- At local and regional levels the MNCR has sub-committees which negotiate directly with state and local governments, with varying levels of success.
Challenges for the trade union movementHowever, the trade union movement in many countries is still struggling to come to terms with organising workers in the informal economy on equal terms with the traditional organised sectors. That means with the same recognition of their rights to representation by their own democratically elected leadership. It means embracing the membership-based organisations which arose from self-organisation, and were not organised by the unions themselves, into the wider trade union movement. These are the key challenges:
- Political will: getting trade union leadership to prioritise the organisation of workers in the informal economy, and to make human and financial resources available to implement this.
- Legal changes: if a country’s laws are an obstacle to organising workers in the informal economy, unions struggling for the necessary changes to the laws.
- Constitutional changes: changing trade union constitutions where they are the obstacle to organising informal workers.
- New organising strategies: learning new organising strategies which are more appropriate for workers in the informal economy. This could mean identifying new negotiating partners (e.g. municipalities in the case of street vendors, rather than employers) and new collective bargaining strategies and demands.
- Women leadership: overcoming the traditional male bias in formal sector trade unions in order to have significant leadership by women. It is women who are in the majority in the informal economy, especially in the lowest income-earning work.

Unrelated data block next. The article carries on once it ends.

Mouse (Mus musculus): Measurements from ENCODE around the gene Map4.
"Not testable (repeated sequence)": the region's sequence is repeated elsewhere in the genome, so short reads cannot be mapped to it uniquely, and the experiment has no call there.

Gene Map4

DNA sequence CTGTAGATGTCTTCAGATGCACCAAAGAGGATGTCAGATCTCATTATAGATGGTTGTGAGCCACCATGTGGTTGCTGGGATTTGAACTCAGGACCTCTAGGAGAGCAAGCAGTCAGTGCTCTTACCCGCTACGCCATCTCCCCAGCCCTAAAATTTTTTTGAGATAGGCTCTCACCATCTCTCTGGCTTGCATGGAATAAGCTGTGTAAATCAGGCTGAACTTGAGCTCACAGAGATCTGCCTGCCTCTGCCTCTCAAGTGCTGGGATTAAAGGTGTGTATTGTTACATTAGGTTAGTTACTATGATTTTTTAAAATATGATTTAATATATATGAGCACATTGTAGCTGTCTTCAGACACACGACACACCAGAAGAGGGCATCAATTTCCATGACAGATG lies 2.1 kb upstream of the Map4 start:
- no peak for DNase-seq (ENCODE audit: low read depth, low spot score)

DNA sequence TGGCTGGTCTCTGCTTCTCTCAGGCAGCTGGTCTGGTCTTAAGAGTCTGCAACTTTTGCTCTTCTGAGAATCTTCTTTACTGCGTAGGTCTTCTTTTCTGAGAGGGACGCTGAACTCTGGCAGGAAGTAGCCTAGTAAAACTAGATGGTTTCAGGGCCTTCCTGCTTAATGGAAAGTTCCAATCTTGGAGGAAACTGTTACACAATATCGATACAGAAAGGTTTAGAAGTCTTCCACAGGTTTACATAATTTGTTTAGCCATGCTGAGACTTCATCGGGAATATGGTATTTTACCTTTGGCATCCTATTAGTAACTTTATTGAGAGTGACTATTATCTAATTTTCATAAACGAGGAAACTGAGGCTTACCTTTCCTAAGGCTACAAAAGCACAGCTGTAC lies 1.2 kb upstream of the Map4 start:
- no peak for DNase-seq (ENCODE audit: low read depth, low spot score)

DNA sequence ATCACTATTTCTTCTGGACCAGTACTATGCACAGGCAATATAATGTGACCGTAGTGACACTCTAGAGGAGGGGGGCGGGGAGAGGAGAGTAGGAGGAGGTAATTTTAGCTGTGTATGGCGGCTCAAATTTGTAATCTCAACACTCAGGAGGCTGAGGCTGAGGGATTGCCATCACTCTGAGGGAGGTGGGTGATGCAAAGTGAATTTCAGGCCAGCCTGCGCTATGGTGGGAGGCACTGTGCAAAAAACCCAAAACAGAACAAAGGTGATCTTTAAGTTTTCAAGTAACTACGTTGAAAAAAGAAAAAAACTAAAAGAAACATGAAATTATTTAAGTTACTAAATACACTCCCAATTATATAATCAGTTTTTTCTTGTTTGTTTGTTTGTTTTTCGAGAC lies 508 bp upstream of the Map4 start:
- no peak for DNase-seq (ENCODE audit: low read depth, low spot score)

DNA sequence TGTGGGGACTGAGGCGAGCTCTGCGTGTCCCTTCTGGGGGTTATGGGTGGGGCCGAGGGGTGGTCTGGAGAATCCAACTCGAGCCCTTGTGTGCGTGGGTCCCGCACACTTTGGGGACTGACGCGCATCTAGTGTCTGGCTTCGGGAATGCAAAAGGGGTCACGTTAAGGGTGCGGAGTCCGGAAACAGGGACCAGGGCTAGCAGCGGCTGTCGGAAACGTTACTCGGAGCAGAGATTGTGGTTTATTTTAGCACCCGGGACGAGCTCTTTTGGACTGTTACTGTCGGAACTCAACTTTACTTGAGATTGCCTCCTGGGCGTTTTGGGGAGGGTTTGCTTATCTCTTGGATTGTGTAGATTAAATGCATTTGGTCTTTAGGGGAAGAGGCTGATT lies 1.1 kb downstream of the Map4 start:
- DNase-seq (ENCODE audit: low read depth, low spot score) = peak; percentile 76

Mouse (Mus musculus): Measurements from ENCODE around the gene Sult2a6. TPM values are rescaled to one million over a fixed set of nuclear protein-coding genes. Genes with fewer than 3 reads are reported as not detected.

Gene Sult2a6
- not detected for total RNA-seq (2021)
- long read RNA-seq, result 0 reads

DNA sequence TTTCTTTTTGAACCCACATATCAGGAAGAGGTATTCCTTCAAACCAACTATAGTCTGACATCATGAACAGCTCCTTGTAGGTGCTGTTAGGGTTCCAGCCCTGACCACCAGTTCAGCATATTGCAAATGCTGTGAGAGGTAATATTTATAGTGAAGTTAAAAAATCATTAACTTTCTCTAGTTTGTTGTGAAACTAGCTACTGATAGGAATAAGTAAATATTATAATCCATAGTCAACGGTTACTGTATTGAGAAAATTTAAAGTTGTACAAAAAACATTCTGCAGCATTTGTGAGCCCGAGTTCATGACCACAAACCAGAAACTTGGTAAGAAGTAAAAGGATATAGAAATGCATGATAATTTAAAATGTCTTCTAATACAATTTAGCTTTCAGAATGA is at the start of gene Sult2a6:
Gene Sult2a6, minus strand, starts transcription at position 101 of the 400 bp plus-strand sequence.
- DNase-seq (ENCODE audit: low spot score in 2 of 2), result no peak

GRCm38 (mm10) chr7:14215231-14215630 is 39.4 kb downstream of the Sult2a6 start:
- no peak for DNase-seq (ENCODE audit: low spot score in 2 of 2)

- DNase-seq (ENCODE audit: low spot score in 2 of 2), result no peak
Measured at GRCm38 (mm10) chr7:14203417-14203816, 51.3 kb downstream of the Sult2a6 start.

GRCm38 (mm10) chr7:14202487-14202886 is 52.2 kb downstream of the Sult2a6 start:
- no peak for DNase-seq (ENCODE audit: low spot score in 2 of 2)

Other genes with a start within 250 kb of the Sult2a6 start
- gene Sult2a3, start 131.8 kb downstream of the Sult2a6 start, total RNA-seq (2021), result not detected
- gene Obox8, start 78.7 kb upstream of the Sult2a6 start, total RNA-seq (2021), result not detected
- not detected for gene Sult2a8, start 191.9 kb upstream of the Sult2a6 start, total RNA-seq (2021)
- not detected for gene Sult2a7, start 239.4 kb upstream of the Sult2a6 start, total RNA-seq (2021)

- Learning from those doing it already: by means of exchange visits or other engagements, unions learning from the experiences of those who are already organising in the informal economy, avoiding some of the mistakes and replicating the more successful strategies. There are many different models operating successfully. Sometimes a combination of different models can work where no single one fits exactly.
- Organising workers in the informal economy as workers and as equals: avoiding a tendency for formal workers to want to do things on behalf of informal workers, instead of organising for them to represent themselves and set their own organisational agenda. Workers in the informal economy are more marginalised. They often have lower levels of formal education. Formal workers need to be conscious to avoid this tendency. They must remember their own struggles to represent themselves instead of being represented by others.
- Joint campaigns: including demands set by the workers in the informal economy as well as the demands of the formal workers, for successful joint campaigns. It will not work for formal workers to set all the demands and the agenda and expect the support of workers in the informal economy when there is nothing in it for them.
- Tackling globalisation: workers confronting the negative consequences of globalisation in a unified way. Formal and informal workers should identify their common ground and organise around that,
- Civil society: taking a lead in civil society. If trade unions are sufficiently representative of the working people (which is usually the majority of adults) in any society, they are the natural leaders of any civil society or social movement. They become much more representative of the wider working class if they genuinely represent the workers in the informal economy, They are then much better equipped to take up a leading civil society role.